Humans have shorter attention spans than goldfish, study reveals
May 13, 2016
Technology has been increasingly incorporated into the modern world.
In fact, according to Nielsen’s Total Audience Report, the average American adult spends more than 11 hours a day watching TV or using cellphones and other electronic devices.
For American teens, this number is closer to nine hours a day.
This sheer amount of time spent on technology, especially on cellphones, has had devastating impacts. According to a study conducted by Microsoft, the age of smartphones has left humans with a shorter attention span than goldfish.
Researchers surveyed 2000 Canadians and used electroencephalograms (EEG) to study the brain activity of 112 others.
Their findings show that the current average human attention span is eight seconds, compared to 12 seconds in 2000 (when the age of smartphones began). Meanwhile, goldfish have an attention span of nine seconds.
According to Time, the study said, “Heavy multi-screeners find it difficult to filter out irrelevant stimuli — they’re more easily distracted by multiple streams of media.”
Microsoft believed these changes were a result of the brain’s plasticity, or its ability to adapt and change itself over time; thus, a shorter attention span may be a side effect of evolving to a mobile Internet.
However, it is important to note that this occurs over a long period of time.
The study said, “While digital lifestyles decrease sustained attention overall, it’s only true in the long-term. Early adopters and heavy social media users front load their attention and have more intermittent bursts of high attention.”
“They’re better at identifying what they want/don’t want to engage with and need less to process and commit things to memory.”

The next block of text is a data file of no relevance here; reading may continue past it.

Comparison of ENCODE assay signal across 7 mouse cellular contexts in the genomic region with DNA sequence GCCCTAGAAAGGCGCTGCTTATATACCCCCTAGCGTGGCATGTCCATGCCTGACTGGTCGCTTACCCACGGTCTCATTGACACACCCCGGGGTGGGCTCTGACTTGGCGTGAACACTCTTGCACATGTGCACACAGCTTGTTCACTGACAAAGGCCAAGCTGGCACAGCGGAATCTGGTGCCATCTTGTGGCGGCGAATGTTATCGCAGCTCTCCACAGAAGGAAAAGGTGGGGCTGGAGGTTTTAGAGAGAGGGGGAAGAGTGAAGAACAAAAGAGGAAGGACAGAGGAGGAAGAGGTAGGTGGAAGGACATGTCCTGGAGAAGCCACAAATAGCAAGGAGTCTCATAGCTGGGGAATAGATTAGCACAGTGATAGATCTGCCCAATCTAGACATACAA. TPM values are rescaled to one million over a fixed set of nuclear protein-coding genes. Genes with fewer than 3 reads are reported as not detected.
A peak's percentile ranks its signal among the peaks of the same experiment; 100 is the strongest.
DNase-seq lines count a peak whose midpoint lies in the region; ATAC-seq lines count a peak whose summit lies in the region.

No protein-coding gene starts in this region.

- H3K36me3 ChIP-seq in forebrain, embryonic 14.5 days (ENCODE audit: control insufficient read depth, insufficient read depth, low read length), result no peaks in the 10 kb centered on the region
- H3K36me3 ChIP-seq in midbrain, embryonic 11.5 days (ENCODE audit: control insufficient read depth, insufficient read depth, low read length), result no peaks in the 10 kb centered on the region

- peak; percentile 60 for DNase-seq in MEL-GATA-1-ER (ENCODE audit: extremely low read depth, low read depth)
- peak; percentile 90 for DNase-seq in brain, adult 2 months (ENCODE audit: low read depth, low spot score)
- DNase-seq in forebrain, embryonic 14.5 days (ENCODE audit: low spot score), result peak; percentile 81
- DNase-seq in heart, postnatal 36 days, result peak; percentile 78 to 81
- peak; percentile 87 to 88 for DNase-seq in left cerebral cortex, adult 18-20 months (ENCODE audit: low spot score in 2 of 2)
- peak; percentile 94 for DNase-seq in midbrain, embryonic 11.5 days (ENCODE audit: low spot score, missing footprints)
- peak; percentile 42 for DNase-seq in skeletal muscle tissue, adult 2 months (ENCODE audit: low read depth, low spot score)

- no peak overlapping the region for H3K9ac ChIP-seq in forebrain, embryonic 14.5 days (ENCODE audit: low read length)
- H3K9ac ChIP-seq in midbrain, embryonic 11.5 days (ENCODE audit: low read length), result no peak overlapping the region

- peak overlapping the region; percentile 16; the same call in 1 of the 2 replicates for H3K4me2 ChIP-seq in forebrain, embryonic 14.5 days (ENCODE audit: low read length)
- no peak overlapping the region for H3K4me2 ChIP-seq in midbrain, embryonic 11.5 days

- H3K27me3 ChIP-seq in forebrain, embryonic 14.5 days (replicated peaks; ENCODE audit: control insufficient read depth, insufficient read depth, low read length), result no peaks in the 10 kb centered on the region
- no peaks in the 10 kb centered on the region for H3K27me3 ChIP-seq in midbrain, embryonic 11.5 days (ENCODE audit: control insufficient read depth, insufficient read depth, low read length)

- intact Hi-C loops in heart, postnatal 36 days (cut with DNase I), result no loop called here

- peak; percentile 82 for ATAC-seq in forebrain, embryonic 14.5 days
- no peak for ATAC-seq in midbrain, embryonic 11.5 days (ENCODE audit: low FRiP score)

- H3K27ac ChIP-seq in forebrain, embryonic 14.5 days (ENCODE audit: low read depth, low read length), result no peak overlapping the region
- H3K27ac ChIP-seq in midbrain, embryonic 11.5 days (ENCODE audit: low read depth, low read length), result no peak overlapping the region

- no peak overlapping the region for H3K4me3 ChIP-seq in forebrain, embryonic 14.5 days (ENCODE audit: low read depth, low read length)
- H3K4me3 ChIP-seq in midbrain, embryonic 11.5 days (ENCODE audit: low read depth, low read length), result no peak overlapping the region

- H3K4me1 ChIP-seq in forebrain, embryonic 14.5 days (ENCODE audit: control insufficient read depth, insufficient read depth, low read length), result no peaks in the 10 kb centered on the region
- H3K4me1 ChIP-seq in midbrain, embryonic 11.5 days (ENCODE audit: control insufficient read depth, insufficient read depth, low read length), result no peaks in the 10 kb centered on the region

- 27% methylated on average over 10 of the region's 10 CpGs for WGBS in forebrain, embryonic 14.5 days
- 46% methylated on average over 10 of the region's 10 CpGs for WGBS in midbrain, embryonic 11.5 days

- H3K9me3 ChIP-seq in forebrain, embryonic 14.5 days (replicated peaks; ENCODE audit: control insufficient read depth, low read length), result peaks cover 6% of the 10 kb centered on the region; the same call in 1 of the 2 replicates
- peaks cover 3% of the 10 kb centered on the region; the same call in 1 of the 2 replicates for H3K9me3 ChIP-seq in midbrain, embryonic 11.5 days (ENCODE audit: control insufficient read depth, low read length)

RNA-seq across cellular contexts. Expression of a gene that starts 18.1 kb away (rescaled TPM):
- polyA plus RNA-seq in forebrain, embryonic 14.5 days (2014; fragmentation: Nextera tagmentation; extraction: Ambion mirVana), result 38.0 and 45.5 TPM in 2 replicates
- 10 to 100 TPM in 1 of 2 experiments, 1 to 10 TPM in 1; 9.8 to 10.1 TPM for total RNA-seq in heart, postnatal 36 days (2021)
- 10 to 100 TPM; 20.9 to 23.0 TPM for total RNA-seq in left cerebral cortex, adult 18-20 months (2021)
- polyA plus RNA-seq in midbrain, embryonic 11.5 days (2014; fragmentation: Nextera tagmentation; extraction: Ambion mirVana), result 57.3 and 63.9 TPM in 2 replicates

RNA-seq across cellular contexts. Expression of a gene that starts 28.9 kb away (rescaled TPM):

On the positive side, researchers did find that people’s ability to multitask had improved, reflecting back on the findings of earlier studies.
A previous study conducted by the National Center for Biotechnology Information and the National Library of Medicine found that 79 percent of respondents in the United States regularly “dual screen” by using portable devices while watching TV.
Bruce Morton, a researcher with the University of Western Ontario’s Brain and Mind Institute, suggests that this is a result of people’s cravings for information.
Morton told The Telegraph, “When we first invented the car, it was so novel. The thought of having an entertainment device in the car was ridiculous because the car itself was the entertainment.”
“After a while, travelling for eight hours at a time, you’d had enough of it. The brain is bored. You put radios in the car and video displays. Why?”
“Because after the first 10 minutes of the drive I’ve had enough already…”
“Just because we may be allocating our attention differently as a function of the technologies we may be using, it doesn’t mean that the way our attention actually can function has changed.”
Now, congratulations! You were able to concentrate long enough to make it through this article!